One of the greatest benefits of invertebrate monitoring is the ability to use the results to calculate values for river health. When we receive your SmartRivers invertebrate data, we generate a water quality ‘scorecard’ for your sites, made up of these values.
Typically, policing of our inland rivers mostly relies on family-level invertebrate analysis of watercourse sites and/or family level metrics with no species biodiversity targets. SmartRivers goes beyond this, analysing invertebrates at a higher resolution, allowing the generation of species-level metrics that can indicate specific water quality pressures. Examples of these metrics are PSI for sediment pressure and SPEAR for chemical pressure (more detail on these here).
There are a huge number of different metrics available. As well as the species-level pressure metrics, we calculate other, more general water quality metrics from SmartRivers data. If you’ve viewed your data on the database, you’ve probably noticed these additional abbreviations. To help you understand a bit more about these metrics and what they indicate, we’ve put together some information below.
BWMP (Biological Monitoring Working Party) Score
BMWP is an older metric which has been used for a long time as a general index of biological quality.
Invertebrates, mostly at family-level, all have scores related to organic pollution sensitivity (wastewater discharges from cities and intensive livestock farms constitute the main organic pollutant loads into rivers). The invertebrate scores range from 1 to 10, with 10 being the least tolerant. More ‘low tolerance’ scoring taxa in a sample, means a higher cumulative score and indicates better water quality.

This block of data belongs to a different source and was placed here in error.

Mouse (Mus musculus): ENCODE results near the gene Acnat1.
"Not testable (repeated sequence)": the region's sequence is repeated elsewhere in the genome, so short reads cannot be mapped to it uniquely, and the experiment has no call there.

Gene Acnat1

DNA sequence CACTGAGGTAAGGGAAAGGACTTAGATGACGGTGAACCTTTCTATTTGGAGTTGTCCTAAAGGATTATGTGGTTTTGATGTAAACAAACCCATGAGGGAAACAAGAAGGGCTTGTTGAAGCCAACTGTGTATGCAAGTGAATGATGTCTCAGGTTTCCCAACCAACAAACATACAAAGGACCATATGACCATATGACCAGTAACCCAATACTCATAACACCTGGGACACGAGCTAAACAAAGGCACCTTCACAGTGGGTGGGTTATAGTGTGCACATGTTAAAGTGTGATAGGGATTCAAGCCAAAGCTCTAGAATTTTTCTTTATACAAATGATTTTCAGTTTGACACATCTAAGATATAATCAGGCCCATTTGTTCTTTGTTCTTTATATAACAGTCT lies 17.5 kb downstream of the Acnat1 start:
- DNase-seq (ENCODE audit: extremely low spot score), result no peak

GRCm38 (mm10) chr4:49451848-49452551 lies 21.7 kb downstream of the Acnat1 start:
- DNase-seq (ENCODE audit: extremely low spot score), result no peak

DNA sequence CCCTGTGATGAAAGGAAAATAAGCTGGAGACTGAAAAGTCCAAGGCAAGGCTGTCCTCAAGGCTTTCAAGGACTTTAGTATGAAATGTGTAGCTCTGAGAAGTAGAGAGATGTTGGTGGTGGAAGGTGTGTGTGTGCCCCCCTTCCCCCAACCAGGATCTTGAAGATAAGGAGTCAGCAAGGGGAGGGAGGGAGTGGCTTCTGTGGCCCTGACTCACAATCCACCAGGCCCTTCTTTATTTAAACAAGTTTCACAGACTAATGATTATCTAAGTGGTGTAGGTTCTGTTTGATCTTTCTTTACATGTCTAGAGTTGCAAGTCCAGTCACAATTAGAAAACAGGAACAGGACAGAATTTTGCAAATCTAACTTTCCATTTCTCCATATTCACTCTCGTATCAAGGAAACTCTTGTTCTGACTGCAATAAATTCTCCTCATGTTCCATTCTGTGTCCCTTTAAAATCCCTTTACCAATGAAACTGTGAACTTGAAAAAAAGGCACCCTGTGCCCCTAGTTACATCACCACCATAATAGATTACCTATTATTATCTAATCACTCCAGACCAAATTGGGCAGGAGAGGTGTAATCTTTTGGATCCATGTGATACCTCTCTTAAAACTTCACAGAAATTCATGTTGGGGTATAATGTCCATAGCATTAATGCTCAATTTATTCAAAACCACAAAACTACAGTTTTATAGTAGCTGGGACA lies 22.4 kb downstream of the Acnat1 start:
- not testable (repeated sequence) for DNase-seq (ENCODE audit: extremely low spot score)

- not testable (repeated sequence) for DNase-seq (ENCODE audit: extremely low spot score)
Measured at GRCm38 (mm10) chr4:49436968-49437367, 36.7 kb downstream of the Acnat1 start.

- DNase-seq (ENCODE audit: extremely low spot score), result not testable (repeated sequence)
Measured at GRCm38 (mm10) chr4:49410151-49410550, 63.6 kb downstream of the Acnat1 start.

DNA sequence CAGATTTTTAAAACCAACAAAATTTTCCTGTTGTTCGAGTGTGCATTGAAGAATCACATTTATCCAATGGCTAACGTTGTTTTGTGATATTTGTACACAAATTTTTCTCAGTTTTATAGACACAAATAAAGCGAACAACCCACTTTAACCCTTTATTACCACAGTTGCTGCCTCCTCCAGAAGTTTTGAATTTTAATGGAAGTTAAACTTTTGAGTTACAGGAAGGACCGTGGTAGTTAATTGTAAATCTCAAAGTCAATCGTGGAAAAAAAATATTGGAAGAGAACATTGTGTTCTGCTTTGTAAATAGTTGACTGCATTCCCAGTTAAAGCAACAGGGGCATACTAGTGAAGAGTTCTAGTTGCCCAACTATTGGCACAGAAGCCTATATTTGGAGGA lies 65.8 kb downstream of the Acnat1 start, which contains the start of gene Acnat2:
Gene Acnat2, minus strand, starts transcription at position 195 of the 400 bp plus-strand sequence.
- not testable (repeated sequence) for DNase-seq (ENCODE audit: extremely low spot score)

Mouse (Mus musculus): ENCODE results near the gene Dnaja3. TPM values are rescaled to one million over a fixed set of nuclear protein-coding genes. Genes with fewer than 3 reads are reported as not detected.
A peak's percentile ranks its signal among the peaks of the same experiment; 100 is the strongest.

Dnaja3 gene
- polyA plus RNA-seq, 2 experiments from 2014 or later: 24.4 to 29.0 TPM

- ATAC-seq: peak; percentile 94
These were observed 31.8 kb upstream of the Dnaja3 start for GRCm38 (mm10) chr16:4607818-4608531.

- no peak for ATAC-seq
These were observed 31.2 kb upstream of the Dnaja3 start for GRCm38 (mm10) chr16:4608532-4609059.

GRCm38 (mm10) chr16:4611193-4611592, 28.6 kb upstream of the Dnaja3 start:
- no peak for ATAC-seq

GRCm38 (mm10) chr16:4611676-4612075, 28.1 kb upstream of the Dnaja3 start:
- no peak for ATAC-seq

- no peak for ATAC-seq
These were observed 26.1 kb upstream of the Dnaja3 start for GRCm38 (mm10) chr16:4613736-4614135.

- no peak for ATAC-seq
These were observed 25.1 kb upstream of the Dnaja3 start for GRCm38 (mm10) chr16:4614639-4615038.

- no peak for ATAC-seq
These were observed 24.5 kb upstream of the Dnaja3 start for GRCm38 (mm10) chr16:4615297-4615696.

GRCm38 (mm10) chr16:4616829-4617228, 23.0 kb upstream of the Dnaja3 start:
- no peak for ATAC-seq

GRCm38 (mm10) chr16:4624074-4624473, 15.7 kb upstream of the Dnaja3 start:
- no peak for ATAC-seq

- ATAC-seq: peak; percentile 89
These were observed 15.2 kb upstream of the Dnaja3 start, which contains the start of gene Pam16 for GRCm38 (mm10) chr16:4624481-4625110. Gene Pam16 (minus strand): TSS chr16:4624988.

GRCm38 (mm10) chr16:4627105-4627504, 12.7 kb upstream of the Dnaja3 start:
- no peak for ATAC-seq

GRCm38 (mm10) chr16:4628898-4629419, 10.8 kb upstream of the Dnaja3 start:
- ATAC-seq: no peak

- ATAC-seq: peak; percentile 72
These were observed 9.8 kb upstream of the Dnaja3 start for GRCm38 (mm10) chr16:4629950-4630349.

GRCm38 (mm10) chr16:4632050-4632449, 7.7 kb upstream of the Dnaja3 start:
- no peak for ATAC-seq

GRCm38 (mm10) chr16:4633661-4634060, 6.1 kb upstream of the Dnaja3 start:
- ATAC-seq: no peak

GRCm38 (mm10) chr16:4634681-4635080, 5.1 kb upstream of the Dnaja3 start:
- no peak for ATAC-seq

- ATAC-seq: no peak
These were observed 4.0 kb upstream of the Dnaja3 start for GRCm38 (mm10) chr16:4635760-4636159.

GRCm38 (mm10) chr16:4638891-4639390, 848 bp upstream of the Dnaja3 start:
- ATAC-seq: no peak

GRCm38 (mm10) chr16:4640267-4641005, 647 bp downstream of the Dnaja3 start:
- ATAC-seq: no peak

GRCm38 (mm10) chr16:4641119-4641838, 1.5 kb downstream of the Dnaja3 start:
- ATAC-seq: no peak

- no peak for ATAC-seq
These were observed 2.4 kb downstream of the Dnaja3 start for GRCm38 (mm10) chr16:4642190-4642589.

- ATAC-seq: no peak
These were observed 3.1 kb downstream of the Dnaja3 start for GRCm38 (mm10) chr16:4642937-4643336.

High scores represent both tolerance and taxonomic richness (good diversity of invertebrates, which is a key component of a healthy river). However, abundance or resolution to species level is not taken into account in the metric. Plus, each taxa only scores once.
ASPT (Average Score Per Taxon)
ASPT is calculated from BMWP.
It is obtained by dividing the BMWP score by the number of invertebrates that were assigned a tolerance score. An index from 0 - 10 is generated.
This score is based on the concept that a river under stress will be less diverse and support a lower number of scoring invertebrates.
WHPT (Walley Hawkes Paisley Trigg) Index
WHPT index values are on the same scale as BMWP and respond to the same pressures (organic pollution) but are thought to be more accurate as they are derived from analysis of a very large set of field results, rather than just expert judgement.
It should be remembered that this metric still essentially remains only at family-level versus other species and abundance level metrics for assessing organic enrichment like the Saprobic Index.
There are no direct observed water quality bandings for WHPT, unlike BMWP and the score relies on Observed:Expected ratio values generated from family-level faunal data via predictive modelling software called RIVPACS/RICT (River Invertebrate Classification Tool).
CCI (Community Conservation Index)
CCI scores take into account both the richness and rarity of invertebrate species present.
Conservation scores are assigned to species based on definitions (outlined in Chad & Extence 2004). The scores are added together and divided by the number of scoring invertebrates. The figure is then multiplied by a community score which is based on the highest conservation value species, or the BMWP score, depending on which gives a higher value.
Although CCI is a helpful tool to assist in value judgement, it must never be allowed to preclude expert opinion.
A simplified index that adds together the numbers of species from the following groups: Ephemeroptera (mayflies), Plecoptera (stoneflies) and Trichoptera (caddisflies).
As these groups are more sensitive to pollution, a greater number of these species indicates higher water quality.